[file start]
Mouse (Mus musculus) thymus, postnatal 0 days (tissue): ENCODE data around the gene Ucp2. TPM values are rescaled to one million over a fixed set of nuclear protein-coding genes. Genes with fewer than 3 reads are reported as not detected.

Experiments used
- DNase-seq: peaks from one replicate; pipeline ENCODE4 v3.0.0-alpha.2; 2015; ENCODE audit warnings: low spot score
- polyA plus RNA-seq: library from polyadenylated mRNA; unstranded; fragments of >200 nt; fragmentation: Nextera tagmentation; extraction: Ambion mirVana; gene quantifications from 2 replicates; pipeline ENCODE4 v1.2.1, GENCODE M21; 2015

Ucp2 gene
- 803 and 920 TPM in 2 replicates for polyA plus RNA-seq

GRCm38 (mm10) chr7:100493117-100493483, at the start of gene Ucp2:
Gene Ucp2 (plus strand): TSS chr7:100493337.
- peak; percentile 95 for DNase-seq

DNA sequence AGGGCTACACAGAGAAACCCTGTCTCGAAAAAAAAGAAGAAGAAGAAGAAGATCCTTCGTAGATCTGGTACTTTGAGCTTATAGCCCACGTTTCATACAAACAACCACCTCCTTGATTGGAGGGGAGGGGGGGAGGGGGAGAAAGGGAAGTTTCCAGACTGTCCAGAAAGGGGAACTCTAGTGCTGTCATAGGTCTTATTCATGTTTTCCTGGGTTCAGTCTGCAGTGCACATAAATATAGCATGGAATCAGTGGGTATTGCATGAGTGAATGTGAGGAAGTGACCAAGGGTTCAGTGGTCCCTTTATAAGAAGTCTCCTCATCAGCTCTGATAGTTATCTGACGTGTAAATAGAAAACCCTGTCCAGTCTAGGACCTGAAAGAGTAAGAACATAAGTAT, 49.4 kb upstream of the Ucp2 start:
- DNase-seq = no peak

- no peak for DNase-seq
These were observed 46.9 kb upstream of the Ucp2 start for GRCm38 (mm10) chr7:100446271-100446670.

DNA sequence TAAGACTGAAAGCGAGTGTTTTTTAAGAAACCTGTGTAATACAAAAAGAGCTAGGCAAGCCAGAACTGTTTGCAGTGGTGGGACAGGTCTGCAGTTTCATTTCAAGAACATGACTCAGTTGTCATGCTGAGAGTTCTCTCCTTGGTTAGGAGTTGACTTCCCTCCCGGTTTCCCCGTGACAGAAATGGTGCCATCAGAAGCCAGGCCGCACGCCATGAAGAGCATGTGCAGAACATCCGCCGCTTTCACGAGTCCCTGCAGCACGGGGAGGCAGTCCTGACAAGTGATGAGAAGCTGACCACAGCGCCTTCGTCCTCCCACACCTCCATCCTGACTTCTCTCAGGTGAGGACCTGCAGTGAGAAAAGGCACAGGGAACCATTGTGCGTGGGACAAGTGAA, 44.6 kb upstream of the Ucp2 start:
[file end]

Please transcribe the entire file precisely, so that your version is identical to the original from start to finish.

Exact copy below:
Mouse (Mus musculus) thymus, postnatal 0 days (tissue): ENCODE data around the gene Ucp2. TPM values are rescaled to one million over a fixed set of nuclear protein-coding genes. Genes with fewer than 3 reads are reported as not detected.

Experiments used
- DNase-seq: peaks from one replicate; pipeline ENCODE4 v3.0.0-alpha.2; 2015; ENCODE audit warnings: low spot score
- polyA plus RNA-seq: library from polyadenylated mRNA; unstranded; fragments of >200 nt; fragmentation: Nextera tagmentation; extraction: Ambion mirVana; gene quantifications from 2 replicates; pipeline ENCODE4 v1.2.1, GENCODE M21; 2015

Ucp2 gene
- 803 and 920 TPM in 2 replicates for polyA plus RNA-seq

GRCm38 (mm10) chr7:100493117-100493483, at the start of gene Ucp2:
Gene Ucp2 (plus strand): TSS chr7:100493337.
- peak; percentile 95 for DNase-seq

DNA sequence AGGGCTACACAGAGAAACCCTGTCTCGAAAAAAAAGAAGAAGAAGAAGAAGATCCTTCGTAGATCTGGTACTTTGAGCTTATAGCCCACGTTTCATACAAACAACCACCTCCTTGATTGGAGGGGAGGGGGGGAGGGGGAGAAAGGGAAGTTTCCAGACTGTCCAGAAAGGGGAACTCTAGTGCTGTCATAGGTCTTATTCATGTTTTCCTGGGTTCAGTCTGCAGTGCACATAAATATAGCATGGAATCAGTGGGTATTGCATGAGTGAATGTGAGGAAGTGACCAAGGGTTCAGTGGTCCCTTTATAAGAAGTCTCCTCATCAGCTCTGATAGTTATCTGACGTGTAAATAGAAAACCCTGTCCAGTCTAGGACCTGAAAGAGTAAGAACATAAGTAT, 49.4 kb upstream of the Ucp2 start:
- DNase-seq = no peak

- no peak for DNase-seq
These were observed 46.9 kb upstream of the Ucp2 start for GRCm38 (mm10) chr7:100446271-100446670.

DNA sequence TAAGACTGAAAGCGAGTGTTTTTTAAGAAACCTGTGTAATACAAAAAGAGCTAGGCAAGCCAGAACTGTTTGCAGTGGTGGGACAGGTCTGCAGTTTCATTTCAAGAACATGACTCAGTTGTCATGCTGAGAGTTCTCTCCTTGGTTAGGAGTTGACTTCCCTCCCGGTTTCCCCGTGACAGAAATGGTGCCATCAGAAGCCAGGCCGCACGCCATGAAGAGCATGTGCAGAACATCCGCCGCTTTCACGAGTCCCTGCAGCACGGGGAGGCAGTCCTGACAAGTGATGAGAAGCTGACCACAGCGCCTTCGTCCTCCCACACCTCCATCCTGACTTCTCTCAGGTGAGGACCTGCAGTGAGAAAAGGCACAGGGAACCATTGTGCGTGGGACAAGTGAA, 44.6 kb upstream of the Ucp2 start: